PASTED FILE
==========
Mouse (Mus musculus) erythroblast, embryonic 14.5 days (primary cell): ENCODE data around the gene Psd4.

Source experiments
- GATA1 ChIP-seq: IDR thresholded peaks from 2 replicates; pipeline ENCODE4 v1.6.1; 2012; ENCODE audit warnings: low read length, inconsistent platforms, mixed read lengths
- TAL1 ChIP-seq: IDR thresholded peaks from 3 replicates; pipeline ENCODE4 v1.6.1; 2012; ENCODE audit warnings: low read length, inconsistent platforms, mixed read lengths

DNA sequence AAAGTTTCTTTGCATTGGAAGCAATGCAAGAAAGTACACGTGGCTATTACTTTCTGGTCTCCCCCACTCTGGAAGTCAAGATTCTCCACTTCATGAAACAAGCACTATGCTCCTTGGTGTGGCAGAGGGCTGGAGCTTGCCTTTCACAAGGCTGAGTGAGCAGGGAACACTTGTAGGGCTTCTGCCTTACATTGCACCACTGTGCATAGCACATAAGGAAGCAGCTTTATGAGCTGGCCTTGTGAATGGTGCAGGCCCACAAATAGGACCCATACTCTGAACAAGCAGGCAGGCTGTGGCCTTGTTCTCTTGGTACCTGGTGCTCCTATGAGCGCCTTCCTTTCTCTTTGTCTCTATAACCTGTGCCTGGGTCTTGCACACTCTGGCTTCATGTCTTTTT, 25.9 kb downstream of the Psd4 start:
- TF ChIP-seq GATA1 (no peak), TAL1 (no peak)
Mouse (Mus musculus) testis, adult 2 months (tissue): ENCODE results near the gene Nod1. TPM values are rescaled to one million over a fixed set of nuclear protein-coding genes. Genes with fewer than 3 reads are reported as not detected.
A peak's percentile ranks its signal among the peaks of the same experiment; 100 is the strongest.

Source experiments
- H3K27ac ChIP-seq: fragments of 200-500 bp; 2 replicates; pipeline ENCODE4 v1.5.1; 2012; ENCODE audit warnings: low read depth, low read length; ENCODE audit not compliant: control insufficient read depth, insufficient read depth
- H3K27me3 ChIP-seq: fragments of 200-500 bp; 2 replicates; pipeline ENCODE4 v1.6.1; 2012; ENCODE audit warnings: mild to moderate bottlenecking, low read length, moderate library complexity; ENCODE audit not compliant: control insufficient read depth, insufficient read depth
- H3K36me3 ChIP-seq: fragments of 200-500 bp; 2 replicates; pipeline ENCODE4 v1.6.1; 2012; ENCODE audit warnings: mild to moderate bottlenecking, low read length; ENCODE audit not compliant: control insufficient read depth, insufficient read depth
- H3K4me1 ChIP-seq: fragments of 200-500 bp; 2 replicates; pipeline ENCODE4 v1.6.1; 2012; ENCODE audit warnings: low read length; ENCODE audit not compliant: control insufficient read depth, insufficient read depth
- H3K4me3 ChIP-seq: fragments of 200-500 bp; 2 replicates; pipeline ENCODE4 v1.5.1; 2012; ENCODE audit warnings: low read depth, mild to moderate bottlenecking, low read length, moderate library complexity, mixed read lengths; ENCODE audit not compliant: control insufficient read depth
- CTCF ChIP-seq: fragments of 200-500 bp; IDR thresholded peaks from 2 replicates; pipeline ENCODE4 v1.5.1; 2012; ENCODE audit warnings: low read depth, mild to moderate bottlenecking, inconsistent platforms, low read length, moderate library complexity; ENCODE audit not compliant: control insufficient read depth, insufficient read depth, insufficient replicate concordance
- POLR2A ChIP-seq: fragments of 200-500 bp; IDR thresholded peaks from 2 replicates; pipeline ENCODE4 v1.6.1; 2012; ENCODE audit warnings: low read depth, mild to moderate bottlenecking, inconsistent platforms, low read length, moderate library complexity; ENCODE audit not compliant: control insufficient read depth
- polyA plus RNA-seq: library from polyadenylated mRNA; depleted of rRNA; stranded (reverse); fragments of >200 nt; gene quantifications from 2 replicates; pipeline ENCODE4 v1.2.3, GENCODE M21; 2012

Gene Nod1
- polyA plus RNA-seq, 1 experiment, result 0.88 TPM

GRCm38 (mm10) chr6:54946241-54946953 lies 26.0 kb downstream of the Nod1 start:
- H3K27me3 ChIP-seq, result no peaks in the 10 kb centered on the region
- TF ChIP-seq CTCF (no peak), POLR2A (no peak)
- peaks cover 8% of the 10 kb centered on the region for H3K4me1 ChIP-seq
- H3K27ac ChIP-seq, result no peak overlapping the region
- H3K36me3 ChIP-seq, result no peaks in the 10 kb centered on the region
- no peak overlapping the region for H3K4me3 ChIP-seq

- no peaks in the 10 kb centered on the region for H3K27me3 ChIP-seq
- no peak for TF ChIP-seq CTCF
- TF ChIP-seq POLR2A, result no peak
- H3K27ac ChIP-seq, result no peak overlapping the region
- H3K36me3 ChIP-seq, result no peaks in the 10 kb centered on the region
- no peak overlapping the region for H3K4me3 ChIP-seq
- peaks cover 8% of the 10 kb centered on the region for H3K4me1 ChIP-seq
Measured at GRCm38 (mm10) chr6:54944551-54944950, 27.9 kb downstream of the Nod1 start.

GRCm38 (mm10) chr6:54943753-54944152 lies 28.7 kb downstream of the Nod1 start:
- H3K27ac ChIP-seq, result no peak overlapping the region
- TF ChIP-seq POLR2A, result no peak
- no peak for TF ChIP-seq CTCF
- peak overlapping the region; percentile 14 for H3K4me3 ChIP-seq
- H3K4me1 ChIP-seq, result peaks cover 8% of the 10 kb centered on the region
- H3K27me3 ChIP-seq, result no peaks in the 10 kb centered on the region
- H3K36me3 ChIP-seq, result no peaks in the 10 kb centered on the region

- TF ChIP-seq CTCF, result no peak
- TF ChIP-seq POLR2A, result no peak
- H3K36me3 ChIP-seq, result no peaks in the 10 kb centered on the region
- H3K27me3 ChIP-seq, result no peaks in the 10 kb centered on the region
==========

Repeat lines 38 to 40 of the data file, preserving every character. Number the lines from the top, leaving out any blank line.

- no peak for TF ChIP-seq CTCF
- peak overlapping the region; percentile 14 for H3K4me3 ChIP-seq
- H3K4me1 ChIP-seq, result peaks cover 8% of the 10 kb centered on the region